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Platonic Partnerships: What They Are and How to Know if They’re Right For You

Robyn Exton

Sep 26, 2023

Platonic Partnerships: What They Are and How to Know if They’re Right For You

Platonic partnerships are nothing new. In the late 1700s, the ladies of Llangollen received worldwide attention for their “unconventional” partnership. By the early 20th century, the term “Boston marriage” was coined, referring to two women who lived together (sometimes romantically, sometimes platonically).   

Today, many queer folks are trying different types of relationships and recognizing that it isn’t always realistic for one person to meet all our needs.

Let’s explore the meaning of platonic partnerships, what they look like, and how to know if a platonic partnership is right for you!   

Platonic Partnership Meaning

Platonic partners share a close bond and a deep level of commitment – without sex or romance. They may share a home, finances, children, and life goals.

What do platonic partnerships look like and how do they work? 

Let’s look at a few key components of platonic partnerships: 


Getting to spend every day with someone you care about and feel comfortable around can be deeply rewarding. 


Like any other LGBTQ partner, platonic partners see themselves as life partners with a long-term commitment. They may have other partners or just each other.

Emotional support:

This support often goes beyond casual friendship and looks like the emotional support you would share with a partner or best friend.

Shared life goals: 

These may include buying a home together, raising children, traveling, or pursuing individual career goals.   

What is an example of a platonic relationship?

April Lee and Renee Wong consider each other platonic “soulmates”. Not only do they share an apartment and finances, but they have also supported each other through pivotal challenges, personal growth, and many big milestones. While they’re free to date others, they find comfort in their long-term commitment to one another. 

Linda and Christopher divorced after Linda came out as gay, but continued living together with their two kids. When Linda and her girlfriend Maddie decided to have a child, Christopher offered to be their sperm donor. The three adults have committed to living and co-parenting their soon-to-be three children together. Pretty amazing right?! 

How to know if a queerplatonic relationship is right for you

Some questions to ask yourself:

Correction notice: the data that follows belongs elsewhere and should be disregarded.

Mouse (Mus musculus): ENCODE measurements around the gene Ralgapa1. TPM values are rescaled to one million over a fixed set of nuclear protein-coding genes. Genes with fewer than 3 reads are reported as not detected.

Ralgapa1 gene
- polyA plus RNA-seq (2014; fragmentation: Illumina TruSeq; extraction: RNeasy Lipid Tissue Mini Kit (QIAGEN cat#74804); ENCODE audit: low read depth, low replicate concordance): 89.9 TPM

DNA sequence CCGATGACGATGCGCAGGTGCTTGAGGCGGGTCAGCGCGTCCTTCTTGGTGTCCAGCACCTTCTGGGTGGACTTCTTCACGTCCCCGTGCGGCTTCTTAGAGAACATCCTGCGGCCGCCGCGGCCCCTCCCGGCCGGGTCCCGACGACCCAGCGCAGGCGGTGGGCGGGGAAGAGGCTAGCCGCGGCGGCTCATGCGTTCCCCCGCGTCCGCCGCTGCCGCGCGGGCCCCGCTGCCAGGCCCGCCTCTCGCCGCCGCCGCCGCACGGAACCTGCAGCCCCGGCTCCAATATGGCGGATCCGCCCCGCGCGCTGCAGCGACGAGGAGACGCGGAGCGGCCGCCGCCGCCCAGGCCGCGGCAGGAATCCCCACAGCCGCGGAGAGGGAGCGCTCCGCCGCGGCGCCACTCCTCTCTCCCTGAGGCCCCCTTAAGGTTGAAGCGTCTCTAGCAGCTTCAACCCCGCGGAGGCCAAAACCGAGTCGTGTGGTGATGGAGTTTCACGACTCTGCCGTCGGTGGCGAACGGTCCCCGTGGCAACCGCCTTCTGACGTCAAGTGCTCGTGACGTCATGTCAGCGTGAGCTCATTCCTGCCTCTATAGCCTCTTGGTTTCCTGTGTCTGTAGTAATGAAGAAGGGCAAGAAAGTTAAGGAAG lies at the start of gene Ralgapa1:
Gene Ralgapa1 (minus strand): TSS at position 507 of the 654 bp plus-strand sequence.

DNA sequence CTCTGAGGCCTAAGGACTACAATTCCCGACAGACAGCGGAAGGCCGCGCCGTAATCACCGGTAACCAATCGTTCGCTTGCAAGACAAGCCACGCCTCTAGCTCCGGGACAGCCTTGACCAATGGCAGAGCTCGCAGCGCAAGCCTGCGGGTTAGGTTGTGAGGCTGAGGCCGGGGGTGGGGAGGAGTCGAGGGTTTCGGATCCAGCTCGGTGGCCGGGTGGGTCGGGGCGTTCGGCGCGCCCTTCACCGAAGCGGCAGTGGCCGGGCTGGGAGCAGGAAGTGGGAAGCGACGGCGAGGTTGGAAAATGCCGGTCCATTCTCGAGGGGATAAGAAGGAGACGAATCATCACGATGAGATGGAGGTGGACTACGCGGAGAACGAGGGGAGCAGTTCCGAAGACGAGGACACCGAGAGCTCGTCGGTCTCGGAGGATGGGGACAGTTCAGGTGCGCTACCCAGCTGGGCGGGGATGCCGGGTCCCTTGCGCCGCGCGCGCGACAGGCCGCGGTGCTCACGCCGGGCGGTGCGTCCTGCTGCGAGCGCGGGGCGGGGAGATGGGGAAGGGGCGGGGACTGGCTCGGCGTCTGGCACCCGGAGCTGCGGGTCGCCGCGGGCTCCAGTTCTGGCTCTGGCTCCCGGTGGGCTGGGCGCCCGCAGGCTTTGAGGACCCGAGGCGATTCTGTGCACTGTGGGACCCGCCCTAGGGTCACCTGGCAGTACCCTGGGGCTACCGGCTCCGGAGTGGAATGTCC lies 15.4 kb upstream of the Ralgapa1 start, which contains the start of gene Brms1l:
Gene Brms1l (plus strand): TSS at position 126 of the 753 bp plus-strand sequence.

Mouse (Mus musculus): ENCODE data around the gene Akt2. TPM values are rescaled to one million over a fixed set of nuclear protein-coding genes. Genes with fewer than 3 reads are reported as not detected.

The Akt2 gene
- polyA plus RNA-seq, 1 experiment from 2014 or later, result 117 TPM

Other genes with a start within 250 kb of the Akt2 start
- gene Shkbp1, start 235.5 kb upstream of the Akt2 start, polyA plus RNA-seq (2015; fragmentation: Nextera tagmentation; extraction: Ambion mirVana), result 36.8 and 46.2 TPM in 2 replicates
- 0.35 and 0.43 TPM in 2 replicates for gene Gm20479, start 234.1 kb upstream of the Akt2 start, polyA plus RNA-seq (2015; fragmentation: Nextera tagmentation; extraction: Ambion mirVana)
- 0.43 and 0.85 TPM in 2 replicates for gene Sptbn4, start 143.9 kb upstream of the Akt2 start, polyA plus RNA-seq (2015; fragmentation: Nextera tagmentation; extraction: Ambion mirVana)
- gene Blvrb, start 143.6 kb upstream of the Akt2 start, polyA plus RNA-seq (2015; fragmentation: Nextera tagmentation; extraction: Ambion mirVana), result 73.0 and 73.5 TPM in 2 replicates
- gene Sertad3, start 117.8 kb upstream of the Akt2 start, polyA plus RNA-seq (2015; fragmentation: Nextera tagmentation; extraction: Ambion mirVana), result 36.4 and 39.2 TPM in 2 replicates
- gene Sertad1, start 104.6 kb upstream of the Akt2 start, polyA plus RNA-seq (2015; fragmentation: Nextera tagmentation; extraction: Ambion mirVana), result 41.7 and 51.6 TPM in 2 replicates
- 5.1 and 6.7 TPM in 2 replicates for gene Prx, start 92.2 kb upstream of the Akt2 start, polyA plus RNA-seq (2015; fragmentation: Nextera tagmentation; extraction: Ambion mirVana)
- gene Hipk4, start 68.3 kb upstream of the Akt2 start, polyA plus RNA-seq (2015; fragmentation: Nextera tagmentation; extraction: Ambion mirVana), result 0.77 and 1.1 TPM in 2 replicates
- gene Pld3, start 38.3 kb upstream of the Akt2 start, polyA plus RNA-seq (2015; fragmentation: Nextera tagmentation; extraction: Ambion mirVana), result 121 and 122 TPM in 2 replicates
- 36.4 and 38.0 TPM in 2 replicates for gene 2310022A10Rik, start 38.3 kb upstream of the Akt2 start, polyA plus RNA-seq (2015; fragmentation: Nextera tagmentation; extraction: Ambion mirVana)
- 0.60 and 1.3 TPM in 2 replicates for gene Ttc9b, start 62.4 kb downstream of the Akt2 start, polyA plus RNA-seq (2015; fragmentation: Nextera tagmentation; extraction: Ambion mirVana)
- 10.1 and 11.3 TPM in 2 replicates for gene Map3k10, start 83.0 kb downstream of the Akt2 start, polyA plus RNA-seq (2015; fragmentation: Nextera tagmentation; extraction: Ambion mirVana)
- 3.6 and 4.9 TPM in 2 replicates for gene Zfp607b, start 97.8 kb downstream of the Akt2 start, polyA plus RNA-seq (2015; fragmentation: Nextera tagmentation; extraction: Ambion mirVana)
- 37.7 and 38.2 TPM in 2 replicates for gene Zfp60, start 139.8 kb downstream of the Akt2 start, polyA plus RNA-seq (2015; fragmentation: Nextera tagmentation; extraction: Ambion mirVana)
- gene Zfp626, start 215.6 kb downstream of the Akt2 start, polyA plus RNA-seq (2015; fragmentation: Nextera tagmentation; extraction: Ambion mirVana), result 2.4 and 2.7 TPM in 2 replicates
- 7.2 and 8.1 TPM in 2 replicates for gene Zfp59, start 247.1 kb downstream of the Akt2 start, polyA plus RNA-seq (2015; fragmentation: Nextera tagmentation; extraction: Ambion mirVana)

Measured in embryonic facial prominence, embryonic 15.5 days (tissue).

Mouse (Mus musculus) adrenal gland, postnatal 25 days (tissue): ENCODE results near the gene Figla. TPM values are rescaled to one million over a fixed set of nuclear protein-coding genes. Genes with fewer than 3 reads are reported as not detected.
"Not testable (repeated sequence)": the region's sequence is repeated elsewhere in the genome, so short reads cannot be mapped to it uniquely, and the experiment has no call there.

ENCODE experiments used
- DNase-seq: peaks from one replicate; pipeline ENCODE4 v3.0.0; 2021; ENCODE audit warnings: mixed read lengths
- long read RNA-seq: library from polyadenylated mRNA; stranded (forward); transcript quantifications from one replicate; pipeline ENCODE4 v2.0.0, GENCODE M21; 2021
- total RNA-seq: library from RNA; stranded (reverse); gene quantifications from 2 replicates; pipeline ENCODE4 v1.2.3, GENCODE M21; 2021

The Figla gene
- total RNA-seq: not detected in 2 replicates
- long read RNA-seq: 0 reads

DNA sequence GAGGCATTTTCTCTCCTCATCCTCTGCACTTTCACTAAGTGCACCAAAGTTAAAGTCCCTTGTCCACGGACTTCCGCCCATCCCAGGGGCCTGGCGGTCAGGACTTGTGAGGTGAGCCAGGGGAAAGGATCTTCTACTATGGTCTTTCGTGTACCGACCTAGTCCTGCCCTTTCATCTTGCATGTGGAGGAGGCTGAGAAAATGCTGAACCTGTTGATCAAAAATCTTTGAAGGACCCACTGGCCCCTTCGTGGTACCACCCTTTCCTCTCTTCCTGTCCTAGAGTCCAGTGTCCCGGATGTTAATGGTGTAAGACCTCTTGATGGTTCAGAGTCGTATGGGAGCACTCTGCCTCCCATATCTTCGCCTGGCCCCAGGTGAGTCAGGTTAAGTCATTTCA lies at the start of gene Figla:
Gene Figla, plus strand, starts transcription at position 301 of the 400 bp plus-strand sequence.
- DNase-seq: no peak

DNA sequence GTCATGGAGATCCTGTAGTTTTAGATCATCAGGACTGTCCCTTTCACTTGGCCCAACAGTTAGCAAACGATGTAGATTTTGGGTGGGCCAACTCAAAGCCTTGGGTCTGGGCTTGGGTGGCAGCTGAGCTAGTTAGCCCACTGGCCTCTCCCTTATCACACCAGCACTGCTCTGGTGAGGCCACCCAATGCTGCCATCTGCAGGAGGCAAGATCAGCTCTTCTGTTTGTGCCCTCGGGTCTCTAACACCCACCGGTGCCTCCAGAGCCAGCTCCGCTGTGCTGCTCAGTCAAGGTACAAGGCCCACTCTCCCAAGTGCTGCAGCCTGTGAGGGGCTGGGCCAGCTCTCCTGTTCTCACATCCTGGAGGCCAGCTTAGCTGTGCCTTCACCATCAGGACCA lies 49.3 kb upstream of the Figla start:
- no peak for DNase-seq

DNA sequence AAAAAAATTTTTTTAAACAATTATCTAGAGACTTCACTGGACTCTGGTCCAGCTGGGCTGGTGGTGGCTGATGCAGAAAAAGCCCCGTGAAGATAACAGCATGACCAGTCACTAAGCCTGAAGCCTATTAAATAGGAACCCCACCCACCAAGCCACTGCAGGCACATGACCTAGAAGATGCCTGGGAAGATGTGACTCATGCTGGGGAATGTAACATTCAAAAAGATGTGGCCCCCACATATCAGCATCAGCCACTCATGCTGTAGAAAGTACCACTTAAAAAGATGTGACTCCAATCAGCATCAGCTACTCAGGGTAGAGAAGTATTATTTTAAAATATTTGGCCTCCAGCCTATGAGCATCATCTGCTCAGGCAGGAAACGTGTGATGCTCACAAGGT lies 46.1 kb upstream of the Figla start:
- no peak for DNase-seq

• What do I want/need from a queer life partner? 
  • What am I comfortable (or not comfortable) sharing/experiencing with a platonic partner? 
  • Am I comfortable with me and/or my platonic partner having romantic and/or sexual partnerships with others? 
  • Would a platonic partnership allow me to achieve my relationship and/or life goals? 

How to cultivate platonic partnerships

  1. Know what your wants, needs, and boundaries are in a relationship. This is the first step in cultivating any relationship.
  2. Put yourself out there! HER is a great place to make connections with like-minded people. 
  3. Discuss your relationship goals with potential partners. Make sure you and your partner are on the same page.
  4. Communicate, communicate, communicate! We can often slack on these things once we’re in a relationship, but it’s key to a healthy relationship. 


What is the difference between a platonic partner and a friend? 

Platonic PartnershipPlatonic Friendship
Long-Term Commitment More commonLess common
Shared Life GoalsMore commonLess common
Emotional SupportMore commonCommon, but varies 
Value/ImportanceOften a primary relationshipSecondary relationship(s)

What are the benefits of a platonic life partner?

  • Having someone to share a life with
  • Emotional support 
  • Less pressure for a romantic and/or sexual bond
  • Freedom to explore other relationships 
  • More stability and less heartbreak
  • Getting to hang out with your best friend 24/7! 

Why are people choosing platonic life partners?

  • They realize they can’t or don’t need to get all of their needs met by one partner.
  • They want to enjoy the benefits of a committed partnership without the sex/romance.
  • A platonic partnership is a better fit and/or more stable than a traditional partnership. 
  • They formed a deep platonic bond and want to honor that by committing to each other.

Can platonic soulmates fall in love?

Absolutely! However, most people choose platonic partnerships because they’re comfortable keeping things platonic.

Can platonic partners raise children together?

Definitely! Platonic partners may choose to have kids and share parenting responsibilities.

Are platonic partnerships only for people who identify as asexual?

No, platonic partnerships can work for people of all sexual orientations!  

Check out our guide to asexual dating to help you meet an LGBTQ partner(s) and find community with HER. 


Today, more people are open to exploring different types of relationships that don’t fit the molds of the past. Platonic partnerships allow people to enjoy the benefits of a committed relationship without the romantic and/or sexual pressure. There is no one right way – just what works for you and your partner(s).

Robyn Exton

Robyn is the CEO & Founder of HER. Find her on Twitter.

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